By Debra Daglish, PR Director at Narrative Communications
In advance of next month’s workshop, Narrative Communications’ PR Director, Debra Daglish, highlights the shift in reputation management in recent years and gives her five top tips for crisis management.
Back in the day, if a customer was really unhappy with your product or service, as a business you would expect a strongly worded letter of complaint to the MD and you’d hold your breath, hoping they wouldn’t follow through with their threat of ‘going to the papers’ to vent their spleen. Even then, the old adage of ‘today’s news is tomorrow’s chip paper’ largely rang true, meaning there often wasn’t a lasting effect on your business.
Today, following the digital revolution, reputation management is an entirely different ball game for businesses of all sizes, as the PR teams at United Airways, Pepsi and Boots would doubtless agree.
If a customer is unhappy, they’re likely to go straight online and voice their complaint on your social media channels, sharing the issue with a global audience and potentially galvanising support from your online customer base.
Whilst this prospect might terrify a business owner from even venturing into the world of social media, the fact is that whether your brand is represented or not, a customer will have their say regardless… on their own profile pages, in forums and on sector specific websites.
By undertaking a planned approach to reputation management, you can reap the benefits of promoting your business online safe in the knowledge that if there is an issue that arises, you’re well placed to cope with the fallout. Indeed, if an issue is managed particularly effectively, sometimes you can even enhance your reputation and increase brand loyalty going forward.
Here’s five tips to help you manage your reputation:
1) Be prepared
Sit down with members of your team from across the business (operations, HR, legal and PR) and collectively agree on a crisis plan. Undertake scenario planning: what would happen in the event of…? Within that planning session you’ll need to agree who your target audiences are in the event of a crisis, what would you say to them, who would say it and what channels would you use?
2) Be a good listener
Listen to your customers online. As part of your social media community management make sure you’re continually listening in to what your customers are saying about your products or services. If there is an issue emerging, you can engage your customers at an early stage, respond and hopefully resolve the problem before it gains traction.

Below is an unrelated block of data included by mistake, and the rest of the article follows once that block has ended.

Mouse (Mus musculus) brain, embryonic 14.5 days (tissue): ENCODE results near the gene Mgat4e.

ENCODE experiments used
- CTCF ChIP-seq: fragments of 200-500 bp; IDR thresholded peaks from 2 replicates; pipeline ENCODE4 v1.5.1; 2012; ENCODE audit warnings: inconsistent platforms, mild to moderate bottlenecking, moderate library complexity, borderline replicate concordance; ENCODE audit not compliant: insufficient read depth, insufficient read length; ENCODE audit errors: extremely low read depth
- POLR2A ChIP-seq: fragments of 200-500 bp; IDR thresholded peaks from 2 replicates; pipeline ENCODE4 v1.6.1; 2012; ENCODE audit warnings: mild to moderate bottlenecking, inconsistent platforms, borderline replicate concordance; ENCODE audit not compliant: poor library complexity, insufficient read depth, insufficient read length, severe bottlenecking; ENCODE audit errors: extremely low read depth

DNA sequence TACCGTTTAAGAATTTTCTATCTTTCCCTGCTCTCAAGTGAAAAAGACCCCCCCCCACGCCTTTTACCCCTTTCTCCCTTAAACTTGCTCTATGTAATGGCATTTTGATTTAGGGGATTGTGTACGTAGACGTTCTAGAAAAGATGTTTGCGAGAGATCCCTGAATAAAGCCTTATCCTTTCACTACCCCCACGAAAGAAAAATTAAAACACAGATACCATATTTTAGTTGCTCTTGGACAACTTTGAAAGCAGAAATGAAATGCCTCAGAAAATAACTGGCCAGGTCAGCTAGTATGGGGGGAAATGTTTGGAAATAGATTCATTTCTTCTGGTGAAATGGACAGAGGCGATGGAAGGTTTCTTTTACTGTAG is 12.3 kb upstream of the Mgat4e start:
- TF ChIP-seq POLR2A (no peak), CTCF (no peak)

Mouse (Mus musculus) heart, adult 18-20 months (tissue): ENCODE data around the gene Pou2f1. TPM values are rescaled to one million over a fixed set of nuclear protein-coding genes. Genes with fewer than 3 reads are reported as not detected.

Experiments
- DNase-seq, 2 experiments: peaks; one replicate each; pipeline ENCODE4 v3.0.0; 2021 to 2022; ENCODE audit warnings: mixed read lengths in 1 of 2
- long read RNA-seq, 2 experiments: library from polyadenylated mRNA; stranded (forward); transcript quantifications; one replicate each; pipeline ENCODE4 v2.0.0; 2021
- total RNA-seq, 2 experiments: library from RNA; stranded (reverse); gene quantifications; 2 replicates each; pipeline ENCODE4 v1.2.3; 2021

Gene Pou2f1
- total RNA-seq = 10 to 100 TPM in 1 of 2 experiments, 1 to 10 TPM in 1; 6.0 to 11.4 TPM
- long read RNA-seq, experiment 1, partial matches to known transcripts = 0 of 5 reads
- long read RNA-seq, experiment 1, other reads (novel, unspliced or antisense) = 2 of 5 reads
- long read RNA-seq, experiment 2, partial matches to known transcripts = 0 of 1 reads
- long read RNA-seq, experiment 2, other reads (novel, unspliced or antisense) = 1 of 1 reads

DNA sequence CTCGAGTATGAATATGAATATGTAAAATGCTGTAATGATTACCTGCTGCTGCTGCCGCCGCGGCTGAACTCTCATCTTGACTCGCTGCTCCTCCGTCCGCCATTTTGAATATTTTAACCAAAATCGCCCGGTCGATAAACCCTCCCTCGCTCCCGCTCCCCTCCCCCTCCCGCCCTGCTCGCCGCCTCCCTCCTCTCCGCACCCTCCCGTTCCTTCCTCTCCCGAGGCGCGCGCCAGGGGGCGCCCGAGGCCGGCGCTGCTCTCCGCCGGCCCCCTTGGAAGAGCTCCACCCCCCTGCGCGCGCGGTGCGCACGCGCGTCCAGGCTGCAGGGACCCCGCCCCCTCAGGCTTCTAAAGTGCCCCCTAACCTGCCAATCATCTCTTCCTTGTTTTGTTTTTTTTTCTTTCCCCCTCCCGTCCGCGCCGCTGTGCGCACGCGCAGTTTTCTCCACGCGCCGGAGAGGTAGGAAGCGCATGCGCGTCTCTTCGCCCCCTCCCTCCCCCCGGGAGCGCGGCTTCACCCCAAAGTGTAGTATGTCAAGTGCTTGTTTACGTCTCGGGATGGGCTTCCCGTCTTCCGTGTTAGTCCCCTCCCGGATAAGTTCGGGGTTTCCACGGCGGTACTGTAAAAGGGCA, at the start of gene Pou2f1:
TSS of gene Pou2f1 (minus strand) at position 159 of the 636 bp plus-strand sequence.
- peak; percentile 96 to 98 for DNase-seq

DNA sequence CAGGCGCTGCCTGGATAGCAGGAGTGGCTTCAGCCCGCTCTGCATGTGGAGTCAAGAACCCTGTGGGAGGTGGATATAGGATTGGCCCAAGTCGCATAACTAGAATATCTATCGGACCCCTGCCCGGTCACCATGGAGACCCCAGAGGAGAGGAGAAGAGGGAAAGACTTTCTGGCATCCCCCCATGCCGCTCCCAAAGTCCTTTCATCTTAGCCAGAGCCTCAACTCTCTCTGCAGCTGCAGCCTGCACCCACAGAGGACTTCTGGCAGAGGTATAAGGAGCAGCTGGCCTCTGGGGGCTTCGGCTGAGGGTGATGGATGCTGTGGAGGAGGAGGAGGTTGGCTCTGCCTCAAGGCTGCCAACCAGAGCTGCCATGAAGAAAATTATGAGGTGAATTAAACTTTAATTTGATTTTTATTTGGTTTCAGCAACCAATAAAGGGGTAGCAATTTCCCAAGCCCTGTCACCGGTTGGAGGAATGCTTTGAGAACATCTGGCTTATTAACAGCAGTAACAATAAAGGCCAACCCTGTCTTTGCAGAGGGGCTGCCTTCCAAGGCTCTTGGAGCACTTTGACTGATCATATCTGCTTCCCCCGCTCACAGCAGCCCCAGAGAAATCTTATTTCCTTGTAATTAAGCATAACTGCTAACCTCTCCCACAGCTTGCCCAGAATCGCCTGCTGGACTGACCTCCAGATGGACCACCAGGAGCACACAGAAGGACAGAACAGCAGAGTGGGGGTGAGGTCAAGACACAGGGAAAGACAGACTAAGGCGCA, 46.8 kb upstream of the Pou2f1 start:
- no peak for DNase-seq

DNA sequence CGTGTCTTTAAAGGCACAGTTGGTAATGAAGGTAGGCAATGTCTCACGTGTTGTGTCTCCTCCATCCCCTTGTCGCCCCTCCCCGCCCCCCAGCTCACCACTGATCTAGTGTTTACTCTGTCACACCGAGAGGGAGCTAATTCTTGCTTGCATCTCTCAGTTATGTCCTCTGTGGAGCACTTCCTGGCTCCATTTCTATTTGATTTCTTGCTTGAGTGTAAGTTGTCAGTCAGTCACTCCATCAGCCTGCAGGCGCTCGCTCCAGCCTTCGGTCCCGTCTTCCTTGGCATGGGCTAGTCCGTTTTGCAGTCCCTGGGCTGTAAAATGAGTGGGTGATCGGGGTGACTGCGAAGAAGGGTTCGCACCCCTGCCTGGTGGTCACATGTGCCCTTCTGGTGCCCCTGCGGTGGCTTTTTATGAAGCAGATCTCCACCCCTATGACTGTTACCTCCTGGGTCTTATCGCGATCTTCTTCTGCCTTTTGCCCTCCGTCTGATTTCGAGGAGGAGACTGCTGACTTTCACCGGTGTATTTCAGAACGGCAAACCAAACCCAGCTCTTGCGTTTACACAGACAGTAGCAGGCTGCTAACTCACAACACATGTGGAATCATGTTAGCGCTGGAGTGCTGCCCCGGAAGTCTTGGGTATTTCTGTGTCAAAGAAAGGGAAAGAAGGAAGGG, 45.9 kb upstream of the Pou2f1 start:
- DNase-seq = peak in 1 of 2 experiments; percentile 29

3) Invest in social media training
Warren Buffett said: “It takes 20 years to build a reputation and five minutes to ruin it. If you think about that you’ll do things differently.” Yet, very often it is the office intern who is left to manage an organisation’s social media accounts. Social media community management is not something you can pay lip service to, it’s vital to your company’s reputation. Social media training for senior staff is a must – to understand the risks, the benefits and the potential for your business.
If finances allow, invest in a community manager to handle your social media engagement, particularly out of hours. As professionals, they’re adept at social listening, engaging customers effectively and knowing how to handle issues as and when they arise.
4) Engage your influencers
Build solid relationships with key customers, suppliers, the media and other third parties. Involve them in the development of your organisation. Share your success stories. Ask for their feedback. Then, if a crisis does strike you’ve got a raft of people behind you, ready to voice their support. While facing the media can be daunting, if you’ve developed strong links with them already, you should be able to ensure your voice is heard and represented fairly.
5) Act quickly and with integrity
If a crisis does arise, act quickly. Determine the full facts, pull the right team together and agree a plan of action, your target audiences and your response. To err is human and customers know that. As such, they are generally far more forgiving if you say sorry promptly and genuinely. Outline your plan of action and maintain transparency throughout. Be honest and upfront. If you need to manage expectations, for example explain why an issue can’t be resolved overnight, outline the reasons why. Keep customers updated through all your channels. Show you care. Going the extra mile for your customers has never been more important.
Debra Daglish and Kieron Goldsborough, Managing Director of Narrative Communications are leading a ‘How to avoid making a drama out of crisis’ session at North East BIC at 9.30 am on Wednesday 27th September. Click here to book your place.